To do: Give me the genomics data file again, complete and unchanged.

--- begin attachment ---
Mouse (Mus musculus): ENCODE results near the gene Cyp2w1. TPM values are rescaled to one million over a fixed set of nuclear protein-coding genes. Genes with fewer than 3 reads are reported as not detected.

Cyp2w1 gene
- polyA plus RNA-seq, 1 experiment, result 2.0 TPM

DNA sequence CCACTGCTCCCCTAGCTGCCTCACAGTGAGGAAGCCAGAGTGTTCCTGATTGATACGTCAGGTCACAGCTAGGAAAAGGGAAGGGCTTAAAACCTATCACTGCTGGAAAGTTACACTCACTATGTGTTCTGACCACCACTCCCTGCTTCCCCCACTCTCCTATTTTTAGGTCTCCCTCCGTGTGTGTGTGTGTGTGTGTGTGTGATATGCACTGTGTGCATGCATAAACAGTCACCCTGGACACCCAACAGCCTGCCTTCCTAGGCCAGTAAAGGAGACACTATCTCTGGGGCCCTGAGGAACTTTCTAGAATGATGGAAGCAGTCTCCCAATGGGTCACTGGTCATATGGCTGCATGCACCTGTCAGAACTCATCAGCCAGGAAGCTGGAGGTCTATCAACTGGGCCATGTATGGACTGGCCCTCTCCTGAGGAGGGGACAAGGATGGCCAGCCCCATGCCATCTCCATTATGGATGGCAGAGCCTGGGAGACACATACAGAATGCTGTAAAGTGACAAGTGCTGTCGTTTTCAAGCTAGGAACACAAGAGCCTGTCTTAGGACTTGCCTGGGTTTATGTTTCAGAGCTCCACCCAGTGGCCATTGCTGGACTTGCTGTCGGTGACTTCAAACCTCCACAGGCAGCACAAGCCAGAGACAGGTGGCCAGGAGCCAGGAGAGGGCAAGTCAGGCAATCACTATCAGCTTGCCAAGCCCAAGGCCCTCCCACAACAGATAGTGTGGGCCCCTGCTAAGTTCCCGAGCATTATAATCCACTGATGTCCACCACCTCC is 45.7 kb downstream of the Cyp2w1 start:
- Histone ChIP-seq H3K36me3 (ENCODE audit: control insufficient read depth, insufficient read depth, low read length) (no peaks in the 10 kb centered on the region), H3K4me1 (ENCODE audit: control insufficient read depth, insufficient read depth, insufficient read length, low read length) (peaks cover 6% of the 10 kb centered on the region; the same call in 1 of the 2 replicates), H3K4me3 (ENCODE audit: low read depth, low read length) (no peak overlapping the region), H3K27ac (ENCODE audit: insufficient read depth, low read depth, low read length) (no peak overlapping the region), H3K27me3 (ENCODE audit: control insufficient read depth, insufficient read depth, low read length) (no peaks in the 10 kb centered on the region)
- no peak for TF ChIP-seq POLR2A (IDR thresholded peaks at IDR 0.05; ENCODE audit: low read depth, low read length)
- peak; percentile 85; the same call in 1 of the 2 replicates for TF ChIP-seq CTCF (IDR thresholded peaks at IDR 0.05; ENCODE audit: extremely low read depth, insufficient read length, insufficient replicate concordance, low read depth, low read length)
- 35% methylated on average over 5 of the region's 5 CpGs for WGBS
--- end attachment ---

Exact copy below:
Mouse (Mus musculus): ENCODE results near the gene Cyp2w1. TPM values are rescaled to one million over a fixed set of nuclear protein-coding genes. Genes with fewer than 3 reads are reported as not detected.

Cyp2w1 gene
- polyA plus RNA-seq, 1 experiment, result 2.0 TPM

DNA sequence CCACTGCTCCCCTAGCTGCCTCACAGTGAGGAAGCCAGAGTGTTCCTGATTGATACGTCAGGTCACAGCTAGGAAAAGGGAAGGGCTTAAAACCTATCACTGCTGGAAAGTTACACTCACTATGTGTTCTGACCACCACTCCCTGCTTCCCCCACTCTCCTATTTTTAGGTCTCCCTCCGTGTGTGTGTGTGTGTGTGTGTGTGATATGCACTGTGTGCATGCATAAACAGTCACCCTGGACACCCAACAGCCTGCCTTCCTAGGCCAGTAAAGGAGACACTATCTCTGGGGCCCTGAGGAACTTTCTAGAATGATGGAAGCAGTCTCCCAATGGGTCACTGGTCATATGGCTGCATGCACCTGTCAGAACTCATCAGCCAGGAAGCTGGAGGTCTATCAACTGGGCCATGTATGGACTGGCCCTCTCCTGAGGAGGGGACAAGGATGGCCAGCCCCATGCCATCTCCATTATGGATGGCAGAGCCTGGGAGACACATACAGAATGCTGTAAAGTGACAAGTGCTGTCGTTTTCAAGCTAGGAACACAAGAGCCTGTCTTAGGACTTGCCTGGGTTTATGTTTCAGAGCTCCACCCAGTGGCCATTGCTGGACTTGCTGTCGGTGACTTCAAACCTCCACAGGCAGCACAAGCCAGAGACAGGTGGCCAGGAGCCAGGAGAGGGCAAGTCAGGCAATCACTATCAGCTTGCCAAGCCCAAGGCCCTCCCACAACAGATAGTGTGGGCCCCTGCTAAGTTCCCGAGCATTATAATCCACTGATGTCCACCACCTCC is 45.7 kb downstream of the Cyp2w1 start:
- Histone ChIP-seq H3K36me3 (ENCODE audit: control insufficient read depth, insufficient read depth, low read length) (no peaks in the 10 kb centered on the region), H3K4me1 (ENCODE audit: control insufficient read depth, insufficient read depth, insufficient read length, low read length) (peaks cover 6% of the 10 kb centered on the region; the same call in 1 of the 2 replicates), H3K4me3 (ENCODE audit: low read depth, low read length) (no peak overlapping the region), H3K27ac (ENCODE audit: insufficient read depth, low read depth, low read length) (no peak overlapping the region), H3K27me3 (ENCODE audit: control insufficient read depth, insufficient read depth, low read length) (no peaks in the 10 kb centered on the region)
- no peak for TF ChIP-seq POLR2A (IDR thresholded peaks at IDR 0.05; ENCODE audit: low read depth, low read length)
- peak; percentile 85; the same call in 1 of the 2 replicates for TF ChIP-seq CTCF (IDR thresholded peaks at IDR 0.05; ENCODE audit: extremely low read depth, insufficient read length, insufficient replicate concordance, low read depth, low read length)
- 35% methylated on average over 5 of the region's 5 CpGs for WGBS